By Chris Jennewein
Last week, in the lead up to Earth Day, it was hard not to notice that San Diego is “all in” making preparations for climate change.
From Qualcomm’s new green campus in Sorrento Valley, to a discussion of the Paris climate accord at UC San Diego, to SeaWorld’s return of rescued sea lions, America’s Finest city was publicly demonstrating its concern for climate change. But the reality goves much deeper than the media events.
San Diego was one of the first places to pay attention to the earth’s changing climate fundamentals. A researcher at Scripps Institution of Oceanography created the most famous record of human-caused emission of greenhouse gases. The Keeling Curve — Charles David Keeling’s record of rising carbon dioxide levels on Manua Loa in Hawaii — is an iconic symbol of climate change.
A colleague at Scripps, Veerabhadran “Ram” Ramanathan discovered the greenhouse effect of halocarbons, particularly, CFCs in 1975, leading to their banning worldwide. He is now an advisor on climate change to Pope Francis and the United Nations.
This fundamental research has been followed in recent years with groundbreaking investments in clean technology. The world is beginning to pay attention to San Diego’s clean technology innovation.
Last week, just before Earth Day, two San Diego water projects were recognized at a global water summit in Dubai. The new desalination plant in Carlsbad and the City of San Diego’s water-recycling program received two of the 11 awards.
These two projects have overcome numerous technological and political hurdles. The desalination plant was opposed by environmentalists concerned about marine live, and the Pure Water project by local residents who derided “toilet to tap.” But scientists know that with a warming climate, California’s snowcap and the flow from the Colorado River will decline. The only answer for local leaders is to develop other sources of water.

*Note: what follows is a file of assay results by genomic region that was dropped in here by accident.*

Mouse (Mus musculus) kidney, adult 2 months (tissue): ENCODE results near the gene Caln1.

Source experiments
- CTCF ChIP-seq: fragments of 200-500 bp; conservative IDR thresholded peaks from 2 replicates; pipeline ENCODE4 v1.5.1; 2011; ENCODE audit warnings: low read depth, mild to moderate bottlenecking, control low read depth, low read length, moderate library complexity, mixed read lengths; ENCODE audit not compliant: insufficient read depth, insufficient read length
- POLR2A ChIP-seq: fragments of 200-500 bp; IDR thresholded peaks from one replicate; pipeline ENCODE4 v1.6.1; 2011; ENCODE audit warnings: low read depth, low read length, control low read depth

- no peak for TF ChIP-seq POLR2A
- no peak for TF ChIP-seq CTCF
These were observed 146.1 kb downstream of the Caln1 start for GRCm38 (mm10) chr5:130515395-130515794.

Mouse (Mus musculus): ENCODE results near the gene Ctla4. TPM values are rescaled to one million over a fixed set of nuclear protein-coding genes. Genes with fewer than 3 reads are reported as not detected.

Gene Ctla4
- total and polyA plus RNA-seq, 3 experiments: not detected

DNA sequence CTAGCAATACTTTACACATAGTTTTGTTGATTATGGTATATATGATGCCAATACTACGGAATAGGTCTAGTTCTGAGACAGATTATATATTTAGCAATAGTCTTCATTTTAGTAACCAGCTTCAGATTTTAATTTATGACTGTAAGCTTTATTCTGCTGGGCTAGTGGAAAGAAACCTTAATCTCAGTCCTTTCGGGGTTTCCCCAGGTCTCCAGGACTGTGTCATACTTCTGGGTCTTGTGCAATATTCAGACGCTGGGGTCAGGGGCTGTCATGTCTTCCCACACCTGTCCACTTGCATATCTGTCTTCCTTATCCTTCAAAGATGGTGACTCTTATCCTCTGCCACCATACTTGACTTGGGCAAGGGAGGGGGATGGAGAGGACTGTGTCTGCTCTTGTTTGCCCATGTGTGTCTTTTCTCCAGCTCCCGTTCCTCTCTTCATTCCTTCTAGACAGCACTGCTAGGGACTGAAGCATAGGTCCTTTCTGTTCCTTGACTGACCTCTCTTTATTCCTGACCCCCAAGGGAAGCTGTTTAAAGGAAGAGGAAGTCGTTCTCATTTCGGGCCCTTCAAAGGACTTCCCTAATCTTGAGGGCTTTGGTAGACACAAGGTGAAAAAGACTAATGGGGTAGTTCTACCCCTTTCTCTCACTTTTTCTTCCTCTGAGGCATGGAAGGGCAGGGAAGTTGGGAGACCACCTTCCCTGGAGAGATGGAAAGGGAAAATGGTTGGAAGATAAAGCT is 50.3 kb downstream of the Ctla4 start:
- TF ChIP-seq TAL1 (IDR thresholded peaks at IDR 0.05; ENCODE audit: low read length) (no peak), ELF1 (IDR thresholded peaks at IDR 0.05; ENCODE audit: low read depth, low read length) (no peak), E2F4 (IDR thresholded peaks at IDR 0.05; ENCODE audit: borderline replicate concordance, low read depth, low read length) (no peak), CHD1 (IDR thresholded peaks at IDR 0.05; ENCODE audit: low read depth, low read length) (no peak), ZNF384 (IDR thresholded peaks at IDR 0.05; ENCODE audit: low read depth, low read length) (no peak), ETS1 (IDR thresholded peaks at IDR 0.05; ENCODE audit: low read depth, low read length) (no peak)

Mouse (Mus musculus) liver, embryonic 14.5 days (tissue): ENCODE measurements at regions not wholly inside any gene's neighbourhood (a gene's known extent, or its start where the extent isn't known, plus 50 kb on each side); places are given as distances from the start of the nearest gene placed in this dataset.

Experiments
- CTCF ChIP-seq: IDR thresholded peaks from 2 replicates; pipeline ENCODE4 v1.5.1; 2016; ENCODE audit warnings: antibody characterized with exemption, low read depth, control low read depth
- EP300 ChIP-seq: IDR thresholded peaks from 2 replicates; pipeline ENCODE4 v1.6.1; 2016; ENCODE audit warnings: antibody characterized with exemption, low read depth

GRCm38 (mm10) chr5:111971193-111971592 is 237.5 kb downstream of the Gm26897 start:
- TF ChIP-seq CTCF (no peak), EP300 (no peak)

San Diego is consistently ranked a leader in solar power and electric vehicles, with 20,000 on local roads. San Diego Gas & Electric is gearing up to install 3,500 chargers to make the city even more EV-friendly.
SDG&E is also farther along on generating clean energy than any other investor-owned utility, marking the milestone of 33 percent last year, and is on track to reach 40 percent by 2018.
The Navy is setting an example with its “Great Green Fleet,” now patrolling the South China Sea. Biofuel-powered cruisers and destroyers from San Diego are escorting the carbon-free, nuclear-powered USS John C. Stennis aircraft carrier.
Finally, and perhaps most significantly, the City of San Diego’s ambitious climate action plan, approved in December, calls for reducing pollution by half and committing the city to get 100 percent of its energy from renewable sources by 2035.
Many still question whether the climate is changing, and even if anything should be done about it. Republican front-runner Donald Trump considers climate change a hoax perpetrated by China to hurt American industry.
But in San Diego we can see the future and are doing something about it.
Chris Jennewein is editor & publisher of Times of San Diego.
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